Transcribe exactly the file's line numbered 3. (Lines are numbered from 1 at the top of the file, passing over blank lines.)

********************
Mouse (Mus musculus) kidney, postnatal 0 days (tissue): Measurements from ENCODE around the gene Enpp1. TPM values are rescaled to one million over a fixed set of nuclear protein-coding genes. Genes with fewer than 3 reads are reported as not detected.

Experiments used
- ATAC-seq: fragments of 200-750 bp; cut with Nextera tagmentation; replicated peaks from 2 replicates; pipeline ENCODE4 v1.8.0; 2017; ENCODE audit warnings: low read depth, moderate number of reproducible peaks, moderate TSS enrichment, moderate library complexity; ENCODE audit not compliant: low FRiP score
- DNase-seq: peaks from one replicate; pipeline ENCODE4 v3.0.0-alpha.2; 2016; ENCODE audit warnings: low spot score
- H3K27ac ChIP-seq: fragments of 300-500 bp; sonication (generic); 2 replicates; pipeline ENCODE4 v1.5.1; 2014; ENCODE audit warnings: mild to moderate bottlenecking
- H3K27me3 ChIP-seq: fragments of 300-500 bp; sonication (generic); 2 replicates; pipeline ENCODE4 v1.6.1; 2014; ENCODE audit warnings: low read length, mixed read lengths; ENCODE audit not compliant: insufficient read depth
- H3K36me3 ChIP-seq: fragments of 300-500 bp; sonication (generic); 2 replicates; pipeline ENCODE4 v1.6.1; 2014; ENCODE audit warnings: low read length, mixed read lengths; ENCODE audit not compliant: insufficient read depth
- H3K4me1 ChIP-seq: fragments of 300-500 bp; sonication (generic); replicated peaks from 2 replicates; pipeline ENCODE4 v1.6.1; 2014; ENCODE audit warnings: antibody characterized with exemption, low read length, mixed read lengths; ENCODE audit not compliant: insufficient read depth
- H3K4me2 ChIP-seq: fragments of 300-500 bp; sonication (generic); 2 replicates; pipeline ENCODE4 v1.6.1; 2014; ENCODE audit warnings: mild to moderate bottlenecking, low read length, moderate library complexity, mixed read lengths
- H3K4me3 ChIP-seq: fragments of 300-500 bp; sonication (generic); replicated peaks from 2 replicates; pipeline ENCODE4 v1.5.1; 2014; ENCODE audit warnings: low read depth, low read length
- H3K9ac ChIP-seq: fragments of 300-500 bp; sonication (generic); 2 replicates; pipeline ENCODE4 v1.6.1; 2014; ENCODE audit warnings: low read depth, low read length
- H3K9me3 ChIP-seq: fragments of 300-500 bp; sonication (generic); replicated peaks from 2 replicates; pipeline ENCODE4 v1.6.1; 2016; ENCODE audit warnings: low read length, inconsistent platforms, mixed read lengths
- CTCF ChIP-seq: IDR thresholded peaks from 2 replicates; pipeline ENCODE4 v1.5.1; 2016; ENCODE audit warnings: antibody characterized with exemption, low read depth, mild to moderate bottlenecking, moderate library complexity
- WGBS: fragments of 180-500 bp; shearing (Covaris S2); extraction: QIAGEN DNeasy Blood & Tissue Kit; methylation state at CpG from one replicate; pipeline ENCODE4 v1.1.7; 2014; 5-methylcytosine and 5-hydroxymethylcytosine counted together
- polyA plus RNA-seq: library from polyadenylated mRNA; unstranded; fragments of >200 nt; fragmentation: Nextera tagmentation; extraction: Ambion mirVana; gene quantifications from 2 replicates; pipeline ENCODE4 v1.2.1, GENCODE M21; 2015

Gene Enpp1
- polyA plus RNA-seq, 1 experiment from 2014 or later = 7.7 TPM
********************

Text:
- ATAC-seq: fragments of 200-750 bp; cut with Nextera tagmentation; replicated peaks from 2 replicates; pipeline ENCODE4 v1.8.0; 2017; ENCODE audit warnings: low read depth, moderate number of reproducible peaks, moderate TSS enrichment, moderate library complexity; ENCODE audit not compliant: low FRiP score